Normal Egg, Healthy Baby
In essence, ECT, focuses on a relatively new DNA test called Comparative Genomic Hybridization (CGH) to determine which eggs are chromosomally normal (euploid). It's well established that, barring other compromising medical factors or male infertility, it is euploid eggs that are most likely to yield chromosomally sound embryos, which in turn are the ones most likely to develop into healthy babies.
Indeed, ReproCure/SIRM investigators were able to illustrate that in the vast majority of cases, the transfer of one or two chromosomally normal (competent) embryos to a receptive uterine environment produced a baby almost 70% of the time.
The ECT process involves handpicking chromosomally normal eggs for preservation. Researchers now know that most eggs, even in young healthy women, are chromosomally abnormal (aneuploid). Further complicating things is the fact that the incidence of aneupolidy is random. One month a woman opting for egg freezing may be stimulated to produce 12 eggs and none will be normal. The next month, the same woman might produce six that are normal. The key to a successful outcome is freezing only the euploid eggs. In contrast to the scattershot approach of freezing every egg harvested - a minimum of 20 at most centers, ReproCure's technique requires that only four or five normal eggs be frozen and banked.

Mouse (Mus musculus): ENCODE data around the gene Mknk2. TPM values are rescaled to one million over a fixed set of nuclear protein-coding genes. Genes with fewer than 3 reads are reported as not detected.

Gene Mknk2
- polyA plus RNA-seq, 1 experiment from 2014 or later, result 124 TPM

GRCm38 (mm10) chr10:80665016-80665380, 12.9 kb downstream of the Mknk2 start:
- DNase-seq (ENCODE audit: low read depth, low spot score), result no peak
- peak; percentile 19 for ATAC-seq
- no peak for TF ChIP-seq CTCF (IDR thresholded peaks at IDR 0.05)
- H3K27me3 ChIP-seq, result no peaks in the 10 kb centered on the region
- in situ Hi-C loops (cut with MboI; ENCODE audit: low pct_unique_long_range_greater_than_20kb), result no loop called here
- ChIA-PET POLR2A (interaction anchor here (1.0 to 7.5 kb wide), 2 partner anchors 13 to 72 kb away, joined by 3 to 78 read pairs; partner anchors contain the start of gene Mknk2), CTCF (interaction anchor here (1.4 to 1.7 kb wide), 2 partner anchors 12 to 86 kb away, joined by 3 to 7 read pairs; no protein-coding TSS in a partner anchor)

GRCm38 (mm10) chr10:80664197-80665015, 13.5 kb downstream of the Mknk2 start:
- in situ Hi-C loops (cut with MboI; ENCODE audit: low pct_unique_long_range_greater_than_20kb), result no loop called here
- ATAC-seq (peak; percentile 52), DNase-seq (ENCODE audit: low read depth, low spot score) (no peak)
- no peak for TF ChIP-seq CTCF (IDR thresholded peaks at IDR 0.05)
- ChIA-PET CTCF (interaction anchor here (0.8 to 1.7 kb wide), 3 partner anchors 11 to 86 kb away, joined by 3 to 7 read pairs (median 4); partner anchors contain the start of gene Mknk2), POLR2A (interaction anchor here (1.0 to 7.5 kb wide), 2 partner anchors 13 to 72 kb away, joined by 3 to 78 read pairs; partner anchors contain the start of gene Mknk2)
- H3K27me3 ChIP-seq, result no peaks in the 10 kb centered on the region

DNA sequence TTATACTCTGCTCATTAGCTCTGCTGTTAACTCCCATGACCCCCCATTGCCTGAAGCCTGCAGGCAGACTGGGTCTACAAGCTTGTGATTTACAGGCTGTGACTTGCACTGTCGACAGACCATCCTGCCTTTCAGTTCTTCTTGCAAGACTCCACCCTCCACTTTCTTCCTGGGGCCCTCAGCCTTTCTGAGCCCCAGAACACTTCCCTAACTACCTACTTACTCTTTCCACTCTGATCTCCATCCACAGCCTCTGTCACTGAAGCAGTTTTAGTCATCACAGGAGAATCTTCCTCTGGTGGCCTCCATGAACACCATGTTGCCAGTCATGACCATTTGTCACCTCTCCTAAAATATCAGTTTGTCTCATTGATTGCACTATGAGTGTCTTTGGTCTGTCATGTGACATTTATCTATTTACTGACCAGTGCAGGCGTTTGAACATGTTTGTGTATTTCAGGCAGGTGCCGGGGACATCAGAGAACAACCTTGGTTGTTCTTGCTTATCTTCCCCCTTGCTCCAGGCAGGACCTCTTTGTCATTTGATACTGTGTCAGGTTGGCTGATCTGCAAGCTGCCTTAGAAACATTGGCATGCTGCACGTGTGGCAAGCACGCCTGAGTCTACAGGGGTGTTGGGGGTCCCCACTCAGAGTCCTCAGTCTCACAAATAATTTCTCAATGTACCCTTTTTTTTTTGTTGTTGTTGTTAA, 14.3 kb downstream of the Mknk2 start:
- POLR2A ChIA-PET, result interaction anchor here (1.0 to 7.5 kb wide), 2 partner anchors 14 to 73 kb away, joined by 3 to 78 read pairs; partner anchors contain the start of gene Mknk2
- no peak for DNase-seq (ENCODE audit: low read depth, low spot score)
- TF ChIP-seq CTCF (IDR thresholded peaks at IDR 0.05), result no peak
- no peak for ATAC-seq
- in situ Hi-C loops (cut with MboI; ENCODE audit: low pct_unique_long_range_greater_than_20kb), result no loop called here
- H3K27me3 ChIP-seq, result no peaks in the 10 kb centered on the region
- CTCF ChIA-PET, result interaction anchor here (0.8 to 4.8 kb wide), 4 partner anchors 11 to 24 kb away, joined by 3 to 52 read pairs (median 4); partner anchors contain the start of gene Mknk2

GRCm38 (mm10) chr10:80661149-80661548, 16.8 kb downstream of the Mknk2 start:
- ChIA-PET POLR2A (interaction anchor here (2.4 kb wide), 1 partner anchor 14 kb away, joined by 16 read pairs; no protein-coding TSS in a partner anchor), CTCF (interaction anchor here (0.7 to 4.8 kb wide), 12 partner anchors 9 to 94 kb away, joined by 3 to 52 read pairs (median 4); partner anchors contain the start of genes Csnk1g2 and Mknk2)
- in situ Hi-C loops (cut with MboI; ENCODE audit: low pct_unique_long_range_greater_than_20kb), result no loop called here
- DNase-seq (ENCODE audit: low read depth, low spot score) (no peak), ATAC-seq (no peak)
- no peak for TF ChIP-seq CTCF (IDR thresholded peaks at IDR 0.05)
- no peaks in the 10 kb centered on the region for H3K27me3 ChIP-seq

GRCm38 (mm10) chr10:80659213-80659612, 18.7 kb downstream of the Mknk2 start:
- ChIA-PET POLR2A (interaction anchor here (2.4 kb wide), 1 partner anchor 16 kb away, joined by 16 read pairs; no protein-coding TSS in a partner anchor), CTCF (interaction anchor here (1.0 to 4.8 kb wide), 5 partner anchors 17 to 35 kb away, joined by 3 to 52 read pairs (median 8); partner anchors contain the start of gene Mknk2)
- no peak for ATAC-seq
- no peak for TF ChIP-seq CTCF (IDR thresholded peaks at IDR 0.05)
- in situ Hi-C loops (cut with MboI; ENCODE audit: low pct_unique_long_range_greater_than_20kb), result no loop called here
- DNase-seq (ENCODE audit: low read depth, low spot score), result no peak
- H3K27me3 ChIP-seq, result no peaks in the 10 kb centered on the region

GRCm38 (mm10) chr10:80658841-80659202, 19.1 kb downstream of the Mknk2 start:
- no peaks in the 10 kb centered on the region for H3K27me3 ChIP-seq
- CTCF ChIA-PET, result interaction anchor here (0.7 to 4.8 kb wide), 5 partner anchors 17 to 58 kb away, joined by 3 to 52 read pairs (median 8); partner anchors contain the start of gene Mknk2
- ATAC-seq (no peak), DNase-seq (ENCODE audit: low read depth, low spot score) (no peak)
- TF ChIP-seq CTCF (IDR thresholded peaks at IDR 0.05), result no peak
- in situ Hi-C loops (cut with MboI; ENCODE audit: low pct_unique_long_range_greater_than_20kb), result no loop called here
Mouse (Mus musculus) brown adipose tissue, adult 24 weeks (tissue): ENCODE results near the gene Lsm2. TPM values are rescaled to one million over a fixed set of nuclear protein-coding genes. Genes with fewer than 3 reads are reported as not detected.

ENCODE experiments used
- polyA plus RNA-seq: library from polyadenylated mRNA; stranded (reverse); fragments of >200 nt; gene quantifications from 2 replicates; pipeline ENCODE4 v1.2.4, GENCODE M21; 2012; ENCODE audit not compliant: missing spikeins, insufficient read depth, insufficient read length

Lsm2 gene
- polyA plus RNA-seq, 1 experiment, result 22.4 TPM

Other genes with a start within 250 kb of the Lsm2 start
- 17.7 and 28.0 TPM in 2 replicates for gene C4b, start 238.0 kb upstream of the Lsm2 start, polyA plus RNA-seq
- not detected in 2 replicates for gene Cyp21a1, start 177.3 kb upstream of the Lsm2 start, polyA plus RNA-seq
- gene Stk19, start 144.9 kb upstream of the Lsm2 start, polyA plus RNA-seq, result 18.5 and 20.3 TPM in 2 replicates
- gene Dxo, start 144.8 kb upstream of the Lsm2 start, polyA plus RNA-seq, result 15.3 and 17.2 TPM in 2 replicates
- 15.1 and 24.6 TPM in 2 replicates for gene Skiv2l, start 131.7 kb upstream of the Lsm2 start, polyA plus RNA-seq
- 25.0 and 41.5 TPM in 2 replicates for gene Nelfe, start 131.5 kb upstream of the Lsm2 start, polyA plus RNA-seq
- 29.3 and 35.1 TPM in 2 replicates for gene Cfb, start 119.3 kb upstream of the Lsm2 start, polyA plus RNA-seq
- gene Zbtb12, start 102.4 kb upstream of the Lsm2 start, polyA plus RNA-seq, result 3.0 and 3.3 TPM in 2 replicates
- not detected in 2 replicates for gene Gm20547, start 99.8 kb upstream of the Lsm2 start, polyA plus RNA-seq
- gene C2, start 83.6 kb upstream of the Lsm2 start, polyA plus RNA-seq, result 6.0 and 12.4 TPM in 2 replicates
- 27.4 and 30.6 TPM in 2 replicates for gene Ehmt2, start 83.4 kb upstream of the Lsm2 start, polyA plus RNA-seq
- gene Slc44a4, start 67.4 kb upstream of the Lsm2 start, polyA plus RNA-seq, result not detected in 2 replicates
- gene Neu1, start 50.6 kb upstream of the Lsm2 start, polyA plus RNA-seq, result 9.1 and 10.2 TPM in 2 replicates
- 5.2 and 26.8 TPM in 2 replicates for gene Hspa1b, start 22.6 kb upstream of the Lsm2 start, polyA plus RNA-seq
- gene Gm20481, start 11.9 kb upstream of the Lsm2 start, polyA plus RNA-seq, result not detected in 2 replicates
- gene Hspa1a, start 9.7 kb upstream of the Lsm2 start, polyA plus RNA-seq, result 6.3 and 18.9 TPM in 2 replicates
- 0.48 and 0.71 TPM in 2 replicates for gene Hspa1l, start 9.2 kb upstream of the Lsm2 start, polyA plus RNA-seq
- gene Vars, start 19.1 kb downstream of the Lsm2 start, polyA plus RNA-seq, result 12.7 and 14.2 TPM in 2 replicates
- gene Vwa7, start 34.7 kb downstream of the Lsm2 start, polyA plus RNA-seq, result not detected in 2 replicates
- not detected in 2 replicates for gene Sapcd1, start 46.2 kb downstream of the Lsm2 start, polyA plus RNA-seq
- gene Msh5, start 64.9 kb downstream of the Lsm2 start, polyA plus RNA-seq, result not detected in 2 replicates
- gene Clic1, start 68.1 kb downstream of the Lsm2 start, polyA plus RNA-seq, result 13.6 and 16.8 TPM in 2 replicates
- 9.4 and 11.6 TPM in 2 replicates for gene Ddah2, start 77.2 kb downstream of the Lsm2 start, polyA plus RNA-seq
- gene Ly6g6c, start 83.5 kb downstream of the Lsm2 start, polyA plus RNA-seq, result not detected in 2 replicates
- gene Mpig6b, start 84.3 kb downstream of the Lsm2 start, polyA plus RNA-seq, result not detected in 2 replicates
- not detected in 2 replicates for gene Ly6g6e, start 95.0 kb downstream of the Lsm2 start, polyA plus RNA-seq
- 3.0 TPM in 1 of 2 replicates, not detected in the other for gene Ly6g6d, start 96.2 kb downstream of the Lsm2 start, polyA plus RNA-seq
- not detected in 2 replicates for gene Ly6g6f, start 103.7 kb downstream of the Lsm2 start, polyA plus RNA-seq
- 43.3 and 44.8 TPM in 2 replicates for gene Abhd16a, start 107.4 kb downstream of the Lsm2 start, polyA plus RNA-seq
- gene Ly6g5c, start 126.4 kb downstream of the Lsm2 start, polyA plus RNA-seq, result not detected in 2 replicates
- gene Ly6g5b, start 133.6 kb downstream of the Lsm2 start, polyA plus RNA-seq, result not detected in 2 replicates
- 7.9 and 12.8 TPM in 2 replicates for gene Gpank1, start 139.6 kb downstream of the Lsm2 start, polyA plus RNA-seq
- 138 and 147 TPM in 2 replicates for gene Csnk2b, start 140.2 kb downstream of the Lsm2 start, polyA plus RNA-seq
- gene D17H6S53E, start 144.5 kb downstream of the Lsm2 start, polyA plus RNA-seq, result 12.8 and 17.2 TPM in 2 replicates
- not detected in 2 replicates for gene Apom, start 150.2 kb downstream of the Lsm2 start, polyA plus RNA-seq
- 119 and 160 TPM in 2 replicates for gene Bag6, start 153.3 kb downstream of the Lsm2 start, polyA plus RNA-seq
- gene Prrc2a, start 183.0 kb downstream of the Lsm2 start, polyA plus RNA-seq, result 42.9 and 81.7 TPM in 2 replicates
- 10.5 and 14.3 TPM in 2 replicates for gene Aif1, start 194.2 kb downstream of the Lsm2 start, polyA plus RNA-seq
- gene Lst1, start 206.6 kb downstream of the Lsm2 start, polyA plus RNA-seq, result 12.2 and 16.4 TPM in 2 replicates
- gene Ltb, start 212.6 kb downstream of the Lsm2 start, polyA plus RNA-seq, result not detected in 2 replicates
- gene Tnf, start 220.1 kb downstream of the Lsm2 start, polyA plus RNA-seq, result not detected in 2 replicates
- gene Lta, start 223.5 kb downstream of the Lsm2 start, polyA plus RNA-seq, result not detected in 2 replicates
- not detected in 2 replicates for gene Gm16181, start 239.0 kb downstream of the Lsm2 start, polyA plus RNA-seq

The CGH Factor
CGH is a delicate and complex test that screens the full complement of chromosomes in each egg. ReproCure/SIRM's dedicated team has an expertise and experience in egg/embryo CGH that is unmatched by any other center in the world, giving it an unbeatable track record in identifying chromosomally normal eggs. Only these are selected for vitrification (ultra-rapid freezing) and banking.
Once frozen, the
|SOURCE Sher Institutes for Reproductive Medicine|
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